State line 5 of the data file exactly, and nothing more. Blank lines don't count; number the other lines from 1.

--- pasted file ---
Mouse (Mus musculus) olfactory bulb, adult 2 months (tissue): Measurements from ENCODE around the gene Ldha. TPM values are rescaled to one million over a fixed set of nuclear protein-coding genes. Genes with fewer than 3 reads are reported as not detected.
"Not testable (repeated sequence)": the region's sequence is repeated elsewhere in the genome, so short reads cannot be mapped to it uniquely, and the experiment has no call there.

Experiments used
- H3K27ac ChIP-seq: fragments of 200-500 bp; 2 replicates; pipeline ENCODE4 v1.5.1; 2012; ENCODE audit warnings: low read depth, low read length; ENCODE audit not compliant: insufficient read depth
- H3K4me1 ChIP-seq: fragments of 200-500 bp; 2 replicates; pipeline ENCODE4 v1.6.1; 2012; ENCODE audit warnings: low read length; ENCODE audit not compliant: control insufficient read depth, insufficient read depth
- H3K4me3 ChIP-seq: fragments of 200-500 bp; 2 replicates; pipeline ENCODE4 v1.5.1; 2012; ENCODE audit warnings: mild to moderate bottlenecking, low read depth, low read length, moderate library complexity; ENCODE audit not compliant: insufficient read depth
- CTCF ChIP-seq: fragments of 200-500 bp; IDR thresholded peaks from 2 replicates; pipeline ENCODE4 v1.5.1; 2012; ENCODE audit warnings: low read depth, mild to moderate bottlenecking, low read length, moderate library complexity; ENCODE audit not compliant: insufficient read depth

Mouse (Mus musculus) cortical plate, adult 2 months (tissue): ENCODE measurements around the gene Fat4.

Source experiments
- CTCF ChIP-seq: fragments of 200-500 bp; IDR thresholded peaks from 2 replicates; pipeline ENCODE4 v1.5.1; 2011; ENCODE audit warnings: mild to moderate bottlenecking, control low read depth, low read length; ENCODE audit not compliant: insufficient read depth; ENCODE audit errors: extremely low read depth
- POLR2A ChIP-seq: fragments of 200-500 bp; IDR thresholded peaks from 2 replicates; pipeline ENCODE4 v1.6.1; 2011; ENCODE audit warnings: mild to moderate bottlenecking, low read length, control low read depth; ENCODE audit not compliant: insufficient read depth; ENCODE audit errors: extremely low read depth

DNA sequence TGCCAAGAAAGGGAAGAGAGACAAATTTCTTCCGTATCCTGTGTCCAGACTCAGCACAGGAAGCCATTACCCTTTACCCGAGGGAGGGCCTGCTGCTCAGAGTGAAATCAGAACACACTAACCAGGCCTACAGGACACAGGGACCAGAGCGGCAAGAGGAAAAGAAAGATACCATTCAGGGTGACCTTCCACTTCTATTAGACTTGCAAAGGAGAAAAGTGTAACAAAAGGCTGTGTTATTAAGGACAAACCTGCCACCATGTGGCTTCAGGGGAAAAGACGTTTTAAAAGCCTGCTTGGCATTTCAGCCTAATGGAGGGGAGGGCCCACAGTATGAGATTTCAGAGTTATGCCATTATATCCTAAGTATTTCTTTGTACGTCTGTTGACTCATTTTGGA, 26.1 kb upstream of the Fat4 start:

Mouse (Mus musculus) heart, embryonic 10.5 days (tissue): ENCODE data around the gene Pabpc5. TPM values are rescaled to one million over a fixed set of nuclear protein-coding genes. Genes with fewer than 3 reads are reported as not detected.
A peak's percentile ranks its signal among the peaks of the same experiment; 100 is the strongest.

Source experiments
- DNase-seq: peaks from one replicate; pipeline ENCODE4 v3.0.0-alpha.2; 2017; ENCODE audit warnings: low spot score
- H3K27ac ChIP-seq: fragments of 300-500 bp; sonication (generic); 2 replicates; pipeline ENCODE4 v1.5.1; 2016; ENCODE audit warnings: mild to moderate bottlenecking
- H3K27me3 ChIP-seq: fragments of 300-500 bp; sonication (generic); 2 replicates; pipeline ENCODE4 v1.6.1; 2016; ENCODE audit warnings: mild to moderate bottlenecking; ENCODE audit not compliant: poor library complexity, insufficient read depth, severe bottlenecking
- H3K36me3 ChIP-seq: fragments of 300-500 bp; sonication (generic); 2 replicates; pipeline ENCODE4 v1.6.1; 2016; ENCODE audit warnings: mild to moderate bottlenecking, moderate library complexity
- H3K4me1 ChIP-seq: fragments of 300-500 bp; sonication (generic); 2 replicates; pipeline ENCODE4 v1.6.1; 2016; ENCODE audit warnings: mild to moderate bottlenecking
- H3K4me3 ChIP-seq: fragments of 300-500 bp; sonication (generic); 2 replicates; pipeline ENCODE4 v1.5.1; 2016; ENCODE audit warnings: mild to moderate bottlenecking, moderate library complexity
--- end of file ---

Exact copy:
- H3K4me1 ChIP-seq: fragments of 200-500 bp; 2 replicates; pipeline ENCODE4 v1.6.1; 2012; ENCODE audit warnings: low read length; ENCODE audit not compliant: control insufficient read depth, insufficient read depth